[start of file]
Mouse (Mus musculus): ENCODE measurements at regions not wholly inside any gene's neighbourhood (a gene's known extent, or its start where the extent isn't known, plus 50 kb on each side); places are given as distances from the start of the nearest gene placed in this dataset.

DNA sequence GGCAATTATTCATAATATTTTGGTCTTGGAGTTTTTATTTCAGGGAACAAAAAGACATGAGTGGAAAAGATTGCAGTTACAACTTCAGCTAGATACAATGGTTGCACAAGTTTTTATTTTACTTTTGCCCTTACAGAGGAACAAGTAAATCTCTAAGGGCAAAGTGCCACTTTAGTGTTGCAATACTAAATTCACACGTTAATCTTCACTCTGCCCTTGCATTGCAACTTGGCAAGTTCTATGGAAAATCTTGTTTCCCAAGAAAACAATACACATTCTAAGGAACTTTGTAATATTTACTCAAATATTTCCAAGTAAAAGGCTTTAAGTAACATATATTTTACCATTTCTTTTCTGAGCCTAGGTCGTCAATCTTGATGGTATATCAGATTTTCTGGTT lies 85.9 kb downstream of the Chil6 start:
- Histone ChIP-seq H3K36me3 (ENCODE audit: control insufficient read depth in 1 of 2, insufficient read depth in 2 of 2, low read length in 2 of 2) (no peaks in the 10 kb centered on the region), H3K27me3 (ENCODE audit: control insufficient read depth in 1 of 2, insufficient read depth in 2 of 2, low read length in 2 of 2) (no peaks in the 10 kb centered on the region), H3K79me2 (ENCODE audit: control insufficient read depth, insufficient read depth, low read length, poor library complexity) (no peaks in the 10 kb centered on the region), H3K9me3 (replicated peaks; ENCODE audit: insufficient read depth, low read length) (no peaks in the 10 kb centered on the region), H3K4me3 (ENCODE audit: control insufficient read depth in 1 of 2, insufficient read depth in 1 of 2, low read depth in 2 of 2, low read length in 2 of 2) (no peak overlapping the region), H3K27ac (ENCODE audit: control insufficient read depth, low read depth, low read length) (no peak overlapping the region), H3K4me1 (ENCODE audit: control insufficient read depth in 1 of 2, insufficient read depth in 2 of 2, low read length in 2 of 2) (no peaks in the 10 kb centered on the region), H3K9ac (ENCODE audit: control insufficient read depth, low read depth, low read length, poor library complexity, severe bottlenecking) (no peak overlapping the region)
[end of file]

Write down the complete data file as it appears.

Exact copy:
Mouse (Mus musculus): ENCODE measurements at regions not wholly inside any gene's neighbourhood (a gene's known extent, or its start where the extent isn't known, plus 50 kb on each side); places are given as distances from the start of the nearest gene placed in this dataset.

DNA sequence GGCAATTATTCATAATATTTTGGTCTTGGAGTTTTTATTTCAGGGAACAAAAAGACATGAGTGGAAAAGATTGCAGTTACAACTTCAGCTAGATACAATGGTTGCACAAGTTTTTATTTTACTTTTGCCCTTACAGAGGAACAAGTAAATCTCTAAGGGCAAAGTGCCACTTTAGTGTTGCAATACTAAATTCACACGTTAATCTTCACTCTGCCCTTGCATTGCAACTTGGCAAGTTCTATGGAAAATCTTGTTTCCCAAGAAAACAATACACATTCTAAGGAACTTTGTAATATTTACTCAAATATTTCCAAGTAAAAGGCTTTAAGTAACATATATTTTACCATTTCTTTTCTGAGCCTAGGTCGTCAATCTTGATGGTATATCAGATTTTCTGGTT lies 85.9 kb downstream of the Chil6 start:
- Histone ChIP-seq H3K36me3 (ENCODE audit: control insufficient read depth in 1 of 2, insufficient read depth in 2 of 2, low read length in 2 of 2) (no peaks in the 10 kb centered on the region), H3K27me3 (ENCODE audit: control insufficient read depth in 1 of 2, insufficient read depth in 2 of 2, low read length in 2 of 2) (no peaks in the 10 kb centered on the region), H3K79me2 (ENCODE audit: control insufficient read depth, insufficient read depth, low read length, poor library complexity) (no peaks in the 10 kb centered on the region), H3K9me3 (replicated peaks; ENCODE audit: insufficient read depth, low read length) (no peaks in the 10 kb centered on the region), H3K4me3 (ENCODE audit: control insufficient read depth in 1 of 2, insufficient read depth in 1 of 2, low read depth in 2 of 2, low read length in 2 of 2) (no peak overlapping the region), H3K27ac (ENCODE audit: control insufficient read depth, low read depth, low read length) (no peak overlapping the region), H3K4me1 (ENCODE audit: control insufficient read depth in 1 of 2, insufficient read depth in 2 of 2, low read length in 2 of 2) (no peaks in the 10 kb centered on the region), H3K9ac (ENCODE audit: control insufficient read depth, low read depth, low read length, poor library complexity, severe bottlenecking) (no peak overlapping the region)